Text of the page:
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cops-class-and-race

Cops, class, and race: How the police protect the 1%

As communities across the nation have taken to the streets in the ongoing movement against police brutality, the question of the police and their role in society has taken on new importance. With the police killing a Black person every 28 hours, a movement is emerging the challenges the conventional idea of who they serve and who they protect. The very origins of the institution are saturated with racism and violence. From their beginning as a force to quell strikes, urban riots, and the threat of slave insurrection, the police have always existed primarily as an enforcer for the 1% and a protector of their property.

Join the International Socialist Organization for a discussion about the origins and function of the police and their relationship to racism, class, and capitalism.

race-class-capitalism

Race, Class, and Capitalism

The struggle against the police murder of unarmed Black people has shone a bright light on racism in America. Many have united in mobilizations against racist policing and are asking critical questions about how racism works.

This conversation and engagement on race, class, and capitalism will put forward a radical analysis that clarifies the necessary connection between racism and capitalism and lays out strategic conclusions about anti-racist struggle and revolutionary politics.

"The town hella needs a raise"

Oakland livable wage assembly, inaugural meeting

The Oakland Livable Wage Assembly builds community and power among those who seek higher wages and better work life conditions for area workers.

Our work together encompasses: (1) the concerns of precarious, contingent and care workers; (2) current campaigns to improve wages for low-wage workers; and (3) efforts by unionized workers and unions to improve wages and quality of work life. We share stories and information in an egalitarian and participatory way to build relationships and build the movement.

The Oakland Livable Wage Assembly meets every 2nd and 4th Tuesday. Please join us for an inaugural meeting, January 27.

Black Liberation and Socialism

Black Liberation and Socialism, Part 2

We are continuing our three-part reading series on Black Liberation and Socialism by Ahmed Shawki, “a sharp and insightful analysis of historic movements against racism in the United States—from the separatism of Marcus Garvey, to the militancy of Malcolm X and the Black Panther Party, to the eloquence of Martin Luther King Jr. and much more—with essential lessons for today’s struggles.”

Part 2: Black Liberation and Socialism, chapters 5-7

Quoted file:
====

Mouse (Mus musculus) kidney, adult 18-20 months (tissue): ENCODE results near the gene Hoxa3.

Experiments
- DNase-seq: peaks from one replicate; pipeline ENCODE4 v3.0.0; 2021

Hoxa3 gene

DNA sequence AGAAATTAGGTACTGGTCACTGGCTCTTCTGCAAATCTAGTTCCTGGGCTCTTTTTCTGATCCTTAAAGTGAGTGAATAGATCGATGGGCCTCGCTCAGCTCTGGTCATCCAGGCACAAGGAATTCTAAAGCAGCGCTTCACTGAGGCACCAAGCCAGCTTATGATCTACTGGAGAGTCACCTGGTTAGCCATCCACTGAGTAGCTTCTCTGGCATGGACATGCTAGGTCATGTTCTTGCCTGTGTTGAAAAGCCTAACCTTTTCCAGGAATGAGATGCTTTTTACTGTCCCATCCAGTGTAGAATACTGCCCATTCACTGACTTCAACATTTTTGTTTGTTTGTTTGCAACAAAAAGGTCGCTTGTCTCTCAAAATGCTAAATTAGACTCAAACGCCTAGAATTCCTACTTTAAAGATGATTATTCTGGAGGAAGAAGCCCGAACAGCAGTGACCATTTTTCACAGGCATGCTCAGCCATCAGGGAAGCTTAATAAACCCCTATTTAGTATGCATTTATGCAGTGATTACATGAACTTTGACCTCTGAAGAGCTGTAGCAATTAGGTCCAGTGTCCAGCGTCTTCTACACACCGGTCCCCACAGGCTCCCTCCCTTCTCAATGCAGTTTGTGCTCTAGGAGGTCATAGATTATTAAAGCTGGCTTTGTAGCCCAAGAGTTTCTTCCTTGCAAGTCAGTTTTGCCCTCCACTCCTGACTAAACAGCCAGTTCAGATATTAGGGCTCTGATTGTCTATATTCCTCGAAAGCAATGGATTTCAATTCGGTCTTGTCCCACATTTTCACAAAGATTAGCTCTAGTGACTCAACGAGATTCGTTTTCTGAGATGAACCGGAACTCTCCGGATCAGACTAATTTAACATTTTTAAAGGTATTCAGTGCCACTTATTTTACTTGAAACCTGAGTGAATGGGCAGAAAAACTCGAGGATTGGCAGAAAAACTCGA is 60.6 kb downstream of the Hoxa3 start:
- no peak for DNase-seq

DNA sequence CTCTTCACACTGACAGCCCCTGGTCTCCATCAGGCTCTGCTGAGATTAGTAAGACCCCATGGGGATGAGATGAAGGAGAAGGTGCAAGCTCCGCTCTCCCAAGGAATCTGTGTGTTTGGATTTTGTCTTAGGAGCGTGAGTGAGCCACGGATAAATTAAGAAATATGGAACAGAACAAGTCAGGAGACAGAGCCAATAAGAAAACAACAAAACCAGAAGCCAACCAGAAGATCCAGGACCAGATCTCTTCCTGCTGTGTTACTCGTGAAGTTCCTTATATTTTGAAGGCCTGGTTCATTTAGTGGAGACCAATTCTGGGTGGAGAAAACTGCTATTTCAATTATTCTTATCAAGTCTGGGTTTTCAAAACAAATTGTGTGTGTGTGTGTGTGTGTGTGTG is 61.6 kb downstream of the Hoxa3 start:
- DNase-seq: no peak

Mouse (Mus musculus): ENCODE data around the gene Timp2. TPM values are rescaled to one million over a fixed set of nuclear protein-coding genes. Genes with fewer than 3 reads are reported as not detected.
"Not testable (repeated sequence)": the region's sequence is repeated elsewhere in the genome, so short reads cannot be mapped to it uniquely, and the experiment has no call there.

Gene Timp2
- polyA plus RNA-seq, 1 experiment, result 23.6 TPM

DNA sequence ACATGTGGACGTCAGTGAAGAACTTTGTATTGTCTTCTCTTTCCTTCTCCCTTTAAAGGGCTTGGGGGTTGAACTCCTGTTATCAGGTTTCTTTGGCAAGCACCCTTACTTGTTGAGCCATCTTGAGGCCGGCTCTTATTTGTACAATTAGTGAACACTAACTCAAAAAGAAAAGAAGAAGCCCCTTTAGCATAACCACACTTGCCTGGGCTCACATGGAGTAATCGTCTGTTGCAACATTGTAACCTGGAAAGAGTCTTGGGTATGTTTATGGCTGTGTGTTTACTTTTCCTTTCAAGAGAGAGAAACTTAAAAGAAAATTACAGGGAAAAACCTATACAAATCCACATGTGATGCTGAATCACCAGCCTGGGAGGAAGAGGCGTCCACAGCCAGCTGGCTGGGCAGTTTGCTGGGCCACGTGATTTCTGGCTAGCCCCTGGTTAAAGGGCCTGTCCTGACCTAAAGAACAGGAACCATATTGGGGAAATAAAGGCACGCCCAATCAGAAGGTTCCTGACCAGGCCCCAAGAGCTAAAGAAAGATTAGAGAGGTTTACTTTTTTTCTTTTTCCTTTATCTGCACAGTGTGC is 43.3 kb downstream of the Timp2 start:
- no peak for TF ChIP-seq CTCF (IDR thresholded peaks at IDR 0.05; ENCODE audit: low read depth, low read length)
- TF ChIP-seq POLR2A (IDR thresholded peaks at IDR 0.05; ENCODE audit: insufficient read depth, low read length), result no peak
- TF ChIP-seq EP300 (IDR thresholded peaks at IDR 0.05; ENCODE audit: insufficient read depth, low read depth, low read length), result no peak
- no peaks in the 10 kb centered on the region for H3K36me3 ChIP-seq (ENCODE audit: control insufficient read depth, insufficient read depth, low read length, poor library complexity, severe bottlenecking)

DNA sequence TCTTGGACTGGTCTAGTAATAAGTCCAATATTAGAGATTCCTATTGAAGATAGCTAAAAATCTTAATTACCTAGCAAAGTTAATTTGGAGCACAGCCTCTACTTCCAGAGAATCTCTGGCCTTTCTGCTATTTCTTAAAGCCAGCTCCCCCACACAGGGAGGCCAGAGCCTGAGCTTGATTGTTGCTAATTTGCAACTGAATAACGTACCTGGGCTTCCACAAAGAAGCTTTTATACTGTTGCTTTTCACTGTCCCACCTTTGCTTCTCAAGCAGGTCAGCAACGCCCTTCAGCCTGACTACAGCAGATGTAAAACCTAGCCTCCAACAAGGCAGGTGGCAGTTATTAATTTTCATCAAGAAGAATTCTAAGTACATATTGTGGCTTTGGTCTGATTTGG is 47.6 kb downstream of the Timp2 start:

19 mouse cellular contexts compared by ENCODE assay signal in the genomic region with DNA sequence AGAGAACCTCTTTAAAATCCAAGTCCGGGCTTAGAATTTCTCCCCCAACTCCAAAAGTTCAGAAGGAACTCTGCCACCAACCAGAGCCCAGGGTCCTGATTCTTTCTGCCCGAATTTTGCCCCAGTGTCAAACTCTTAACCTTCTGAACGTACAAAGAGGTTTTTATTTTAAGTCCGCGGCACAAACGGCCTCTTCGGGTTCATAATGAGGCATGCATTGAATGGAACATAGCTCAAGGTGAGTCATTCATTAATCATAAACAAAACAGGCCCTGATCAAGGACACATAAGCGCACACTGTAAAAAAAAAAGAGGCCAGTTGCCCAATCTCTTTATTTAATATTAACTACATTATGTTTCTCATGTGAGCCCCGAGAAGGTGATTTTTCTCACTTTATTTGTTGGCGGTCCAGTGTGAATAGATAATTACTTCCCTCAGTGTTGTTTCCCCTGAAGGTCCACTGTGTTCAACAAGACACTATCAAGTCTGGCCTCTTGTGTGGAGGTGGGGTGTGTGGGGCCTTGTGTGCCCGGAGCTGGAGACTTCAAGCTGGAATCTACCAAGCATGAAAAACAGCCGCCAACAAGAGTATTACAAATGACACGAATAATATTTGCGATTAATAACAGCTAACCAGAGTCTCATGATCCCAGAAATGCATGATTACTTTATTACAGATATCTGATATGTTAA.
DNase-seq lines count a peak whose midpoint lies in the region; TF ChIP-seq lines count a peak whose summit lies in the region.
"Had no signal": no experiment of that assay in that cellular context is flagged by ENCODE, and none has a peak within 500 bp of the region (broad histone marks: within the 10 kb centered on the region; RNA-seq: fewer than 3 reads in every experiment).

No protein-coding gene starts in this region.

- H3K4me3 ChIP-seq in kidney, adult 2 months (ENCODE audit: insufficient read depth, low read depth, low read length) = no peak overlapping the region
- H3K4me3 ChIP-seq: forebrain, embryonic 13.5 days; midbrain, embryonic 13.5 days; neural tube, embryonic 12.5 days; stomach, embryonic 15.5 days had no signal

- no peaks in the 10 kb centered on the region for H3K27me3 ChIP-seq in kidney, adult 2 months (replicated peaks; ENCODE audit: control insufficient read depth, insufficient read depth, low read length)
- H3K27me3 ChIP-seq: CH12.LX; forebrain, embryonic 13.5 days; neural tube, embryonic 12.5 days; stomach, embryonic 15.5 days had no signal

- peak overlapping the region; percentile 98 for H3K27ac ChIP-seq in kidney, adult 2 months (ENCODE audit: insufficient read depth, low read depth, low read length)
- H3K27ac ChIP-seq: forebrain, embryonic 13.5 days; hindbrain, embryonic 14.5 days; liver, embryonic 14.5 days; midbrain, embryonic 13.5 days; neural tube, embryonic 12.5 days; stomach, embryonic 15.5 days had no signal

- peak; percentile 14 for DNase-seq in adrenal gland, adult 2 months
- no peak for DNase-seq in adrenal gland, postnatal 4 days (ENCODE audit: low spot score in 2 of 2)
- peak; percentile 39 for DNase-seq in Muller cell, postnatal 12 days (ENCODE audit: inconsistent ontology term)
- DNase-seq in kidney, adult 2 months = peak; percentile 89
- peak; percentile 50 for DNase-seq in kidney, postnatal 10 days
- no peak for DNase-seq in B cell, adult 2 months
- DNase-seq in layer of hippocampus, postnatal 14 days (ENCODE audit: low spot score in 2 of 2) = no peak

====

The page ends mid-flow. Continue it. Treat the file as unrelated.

Martin Luther King, Jr. linking arms with other marchers

MLK Day march against police terror

“This is no time to engage in the luxury of cooling off or to take the tranquilizing drug of gradualism”
-Martin Luther King, Jr.

There is a state-sponsored war on Black lives in the United States and people across the country are demanding that it comes to an end. Join the Anti Police Terrorism Project for a jobs & economy march that reclaims King’s legacy of resistance!

#EndPoliceTerror

Silent protest at Oakland’s mayoral inauguration

Let Oakland’s new mayor, Libby Schaaf, know that there will be no business as usual until OPD stops its war on Black lives.

On Monday, January 5th, Ms. Schaaf will be inaugurated as Oakland’s mayor. We will convene outside the Paramount Theater as a silent wall along the sidewalk from BART to the entrance of the theater so that every guest of the Mayoral Inauguration knows that Oakland expects the new Mayor to have a zero tolerance policy when it comes to police terror in Oakland.

The Anti Police Terrorism Project asks attendees to join this silent protest, wear all black, join the line on the edge of the sidewalk and wear or hold your choice of signage.

Black Liberation and Socialism

Black Liberation and Socialism, Part 1

We are beginning a three-part reading series on Black Liberation and Socialism by Ahmed Shawki, “a sharp and insightful analysis of historic movements against racism in the United States—from the separatism of Marcus Garvey, to the militancy of Malcolm X and the Black Panther Party, to the eloquence of Martin Luther King Jr. and much more—with essential lessons for today’s struggles.”

Part 1 will focus on chapters 1-4.

Thousands march in Washington, D.C., after Darren Wilson was let off by a grand jury (Stephen D. Melkisethian)

The fight against racism returns to the streets

“THE AMERICAN people have this lesson to learn: Where justice is denied, where poverty is enforced, where ignorance prevails, and where any one class is made to feel that society is an organized conspiracy to oppress, rob and degrade them, neither persons nor property will be safe…Oppression makes even wise men mad and reckless; for illustration I pray look at East St. Louis.” The great Black abolitionist Frederick Douglass spoke these words in an 1886 speech on the theme of “Southern Barbarism.” And the city Douglass referenced so his audience would immediately understand what he was talking about is today  ...more